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How “safe” is the WTO “safe haven”? A need to modernise disciplines for officially supported export credits

Bob Jennekens (Faculty of Law, Maastricht University, Maastricht, The Netherlands)
Andreas Klasen (Institute for Trade and Innovation, Offenburg University, Gengenbach, Germany and Institute for Systemic Management and Public Governance, University of St Gallen (HSG), St Gallen, Switzerland)

Journal of International Trade Law and Policy

ISSN: 1477-0024

Article publication date: 8 December 2022

Issue publication date: 8 May 2023




This paper aims to draw attention to an urgent need for reform of the regulatory framework of the broader export credit system to ensure a new and comprehensive “safe haven” for officially supported export credits. The purpose is to analyse the complex debate on disciplines of the World Trade Organization (WTO) and the Organisation for Economic Co-operation and Development (OECD), creating a point of reference for future analysis of and debates around the “carve-out clause” of the Agreement on Subsidies and Countervailing Measures (ASCM) and a “safe haven” in a broader sense.


This paper takes inspiration from legal, economic and political science literature on subsidies and officially supported export credits, as well as on legal documents related to the WTO and the OECD. It examines the WTO subsidy and the OECD export credits framework, focusing on main legal and economic governance aspects. Then, it gives a critical analysis how “safe” a “safe haven” in a broader sense might be, assessing frictions of and solutions for the fundamentally different set of disciplines, limitations, financial instruments not covered by OECD regulations, as well as new challenges related to climate finance.


After assessing the challenges regarding the “carve-out clause” of the WTO subsidy framework and two tracks aiming to create a new “safe haven”, requirements for comprehensive disciplines for officially supported export credits are pointed out. Furthermore, several misunderstandings and mistakes appearing in the debate are clarified.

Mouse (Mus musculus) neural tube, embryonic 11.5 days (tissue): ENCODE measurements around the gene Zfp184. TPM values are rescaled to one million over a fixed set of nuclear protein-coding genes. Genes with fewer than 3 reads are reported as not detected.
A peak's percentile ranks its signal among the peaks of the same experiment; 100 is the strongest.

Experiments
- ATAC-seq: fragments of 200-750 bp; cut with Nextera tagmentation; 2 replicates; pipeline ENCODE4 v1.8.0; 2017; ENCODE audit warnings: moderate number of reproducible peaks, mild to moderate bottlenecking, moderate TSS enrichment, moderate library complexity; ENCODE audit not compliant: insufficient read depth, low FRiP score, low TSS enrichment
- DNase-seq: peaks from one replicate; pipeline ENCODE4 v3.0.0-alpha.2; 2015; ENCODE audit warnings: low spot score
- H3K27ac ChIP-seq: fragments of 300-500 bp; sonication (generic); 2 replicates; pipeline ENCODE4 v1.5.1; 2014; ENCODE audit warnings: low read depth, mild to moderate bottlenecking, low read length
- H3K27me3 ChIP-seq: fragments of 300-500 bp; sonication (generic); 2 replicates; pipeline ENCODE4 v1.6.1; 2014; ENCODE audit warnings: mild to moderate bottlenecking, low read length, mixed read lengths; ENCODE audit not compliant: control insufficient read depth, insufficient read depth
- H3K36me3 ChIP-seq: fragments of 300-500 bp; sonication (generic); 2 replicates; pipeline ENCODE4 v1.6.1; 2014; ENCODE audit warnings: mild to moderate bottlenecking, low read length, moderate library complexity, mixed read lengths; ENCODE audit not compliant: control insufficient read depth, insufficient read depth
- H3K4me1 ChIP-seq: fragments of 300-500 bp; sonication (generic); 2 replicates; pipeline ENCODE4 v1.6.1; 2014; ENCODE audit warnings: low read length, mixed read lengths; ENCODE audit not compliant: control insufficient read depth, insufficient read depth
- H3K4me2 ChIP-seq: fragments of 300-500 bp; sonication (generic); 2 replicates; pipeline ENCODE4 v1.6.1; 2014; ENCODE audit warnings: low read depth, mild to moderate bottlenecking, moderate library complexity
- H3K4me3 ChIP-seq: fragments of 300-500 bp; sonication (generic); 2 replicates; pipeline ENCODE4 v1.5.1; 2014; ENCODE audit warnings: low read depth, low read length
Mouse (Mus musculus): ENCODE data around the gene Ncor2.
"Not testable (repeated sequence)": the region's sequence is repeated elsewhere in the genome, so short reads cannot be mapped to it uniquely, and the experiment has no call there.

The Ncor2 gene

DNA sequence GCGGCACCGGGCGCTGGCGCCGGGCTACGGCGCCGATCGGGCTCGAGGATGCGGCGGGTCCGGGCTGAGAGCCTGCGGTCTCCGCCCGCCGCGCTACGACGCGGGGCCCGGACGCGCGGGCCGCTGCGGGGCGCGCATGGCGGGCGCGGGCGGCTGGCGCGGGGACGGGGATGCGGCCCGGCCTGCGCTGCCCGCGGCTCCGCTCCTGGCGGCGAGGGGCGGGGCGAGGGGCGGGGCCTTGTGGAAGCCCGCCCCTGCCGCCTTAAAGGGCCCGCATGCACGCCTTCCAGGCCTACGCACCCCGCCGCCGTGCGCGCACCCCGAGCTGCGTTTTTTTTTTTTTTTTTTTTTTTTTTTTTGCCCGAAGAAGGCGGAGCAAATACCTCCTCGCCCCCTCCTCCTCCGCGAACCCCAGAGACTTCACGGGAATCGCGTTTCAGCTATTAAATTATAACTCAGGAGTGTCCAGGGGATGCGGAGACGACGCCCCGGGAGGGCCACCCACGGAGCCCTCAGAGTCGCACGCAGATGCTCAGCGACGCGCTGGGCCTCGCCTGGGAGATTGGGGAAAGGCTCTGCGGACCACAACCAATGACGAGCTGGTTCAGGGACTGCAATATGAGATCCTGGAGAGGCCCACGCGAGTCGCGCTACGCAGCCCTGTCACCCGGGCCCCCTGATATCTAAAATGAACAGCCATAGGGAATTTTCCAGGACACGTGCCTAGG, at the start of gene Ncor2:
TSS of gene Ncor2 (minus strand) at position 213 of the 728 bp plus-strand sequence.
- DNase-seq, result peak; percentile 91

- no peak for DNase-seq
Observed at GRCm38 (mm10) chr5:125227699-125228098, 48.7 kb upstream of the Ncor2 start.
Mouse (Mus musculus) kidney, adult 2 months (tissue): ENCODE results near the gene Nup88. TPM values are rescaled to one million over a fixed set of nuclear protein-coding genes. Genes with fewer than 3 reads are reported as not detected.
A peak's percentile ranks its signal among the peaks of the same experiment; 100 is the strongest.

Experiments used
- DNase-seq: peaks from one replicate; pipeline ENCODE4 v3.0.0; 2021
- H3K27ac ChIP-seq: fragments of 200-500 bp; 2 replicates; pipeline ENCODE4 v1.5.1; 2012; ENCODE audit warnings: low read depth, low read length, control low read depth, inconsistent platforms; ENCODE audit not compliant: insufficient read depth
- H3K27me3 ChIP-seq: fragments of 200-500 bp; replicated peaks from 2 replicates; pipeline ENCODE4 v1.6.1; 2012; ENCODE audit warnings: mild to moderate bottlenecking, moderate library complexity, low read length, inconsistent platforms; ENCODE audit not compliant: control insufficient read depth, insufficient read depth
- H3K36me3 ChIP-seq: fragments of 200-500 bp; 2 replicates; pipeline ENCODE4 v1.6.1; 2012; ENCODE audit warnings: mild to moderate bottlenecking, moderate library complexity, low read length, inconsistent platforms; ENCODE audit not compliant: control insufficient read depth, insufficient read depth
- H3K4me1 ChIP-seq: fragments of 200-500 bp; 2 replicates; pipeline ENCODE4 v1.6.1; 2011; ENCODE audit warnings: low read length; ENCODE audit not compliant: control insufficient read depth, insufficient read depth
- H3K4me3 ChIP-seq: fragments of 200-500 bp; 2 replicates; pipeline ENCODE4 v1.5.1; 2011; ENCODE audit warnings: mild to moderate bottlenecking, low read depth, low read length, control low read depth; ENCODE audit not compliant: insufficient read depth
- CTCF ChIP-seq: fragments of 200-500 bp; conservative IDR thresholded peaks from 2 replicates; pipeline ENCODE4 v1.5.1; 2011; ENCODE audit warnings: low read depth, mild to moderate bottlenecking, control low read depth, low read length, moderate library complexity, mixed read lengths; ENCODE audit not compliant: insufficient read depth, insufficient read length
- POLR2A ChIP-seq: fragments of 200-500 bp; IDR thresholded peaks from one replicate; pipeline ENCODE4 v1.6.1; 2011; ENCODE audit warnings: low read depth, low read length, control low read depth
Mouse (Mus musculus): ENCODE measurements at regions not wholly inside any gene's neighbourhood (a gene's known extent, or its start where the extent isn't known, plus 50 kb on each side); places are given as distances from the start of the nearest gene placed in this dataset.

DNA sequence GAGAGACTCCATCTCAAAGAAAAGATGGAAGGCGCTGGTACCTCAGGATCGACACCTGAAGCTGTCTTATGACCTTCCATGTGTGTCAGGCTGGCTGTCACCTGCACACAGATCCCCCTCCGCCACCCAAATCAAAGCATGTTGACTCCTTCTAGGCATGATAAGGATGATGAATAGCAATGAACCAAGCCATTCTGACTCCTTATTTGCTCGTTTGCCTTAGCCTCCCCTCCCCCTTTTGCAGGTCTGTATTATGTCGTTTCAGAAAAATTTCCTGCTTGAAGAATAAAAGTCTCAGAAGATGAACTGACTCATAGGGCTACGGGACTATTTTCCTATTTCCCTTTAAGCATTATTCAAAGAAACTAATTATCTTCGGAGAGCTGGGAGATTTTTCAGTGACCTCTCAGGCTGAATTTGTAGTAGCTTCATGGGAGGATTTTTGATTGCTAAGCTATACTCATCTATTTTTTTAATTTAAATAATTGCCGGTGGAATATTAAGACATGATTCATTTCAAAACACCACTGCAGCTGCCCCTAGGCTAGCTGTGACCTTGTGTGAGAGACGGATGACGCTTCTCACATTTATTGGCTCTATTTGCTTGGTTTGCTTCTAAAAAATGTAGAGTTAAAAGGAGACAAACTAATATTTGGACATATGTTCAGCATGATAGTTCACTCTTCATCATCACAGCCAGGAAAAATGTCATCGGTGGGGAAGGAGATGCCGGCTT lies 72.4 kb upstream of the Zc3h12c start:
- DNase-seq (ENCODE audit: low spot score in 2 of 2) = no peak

Research limitations/implications

Desktop research rather than empirical field work.

Practical implications

This paper creates awareness for governments and exporters how to deal with a complex system of interrelated disciplines. The question, how “safe” a “safe haven” in a broader sense can be, has not been resolved yet. Some authors focus on the WTO disciplines not taking into account the need for an effective matching procedure of the Arrangement on Officially Supported Export Credits (the Arrangement). Furthermore, the introduction of several new pre-export financing programmes and the growing significance of climate finance-related instruments for export credit agencies creates both opportunities and challenges. This paper can serve as a reference point for the academic debate and further research. This paper also offers newcomers to the topic a comprehensive overview.


Although the “carve-out clause” and the Arrangement have been much discussed, there is limited literature review structuring both existing and new aspects of the debate, assessing (dis)advantages of arguments and interpretations. This paper both adds to the corpus of literature about the ASCM, as well as the Arrangement, and takes this corpus as the object of its analysis.



Jennekens, B. and Klasen, A. (2023), "How “safe” is the WTO “safe haven”? A need to modernise disciplines for officially supported export credits", Journal of International Trade Law and Policy, Vol. 22 No. 1, pp. 1-14.



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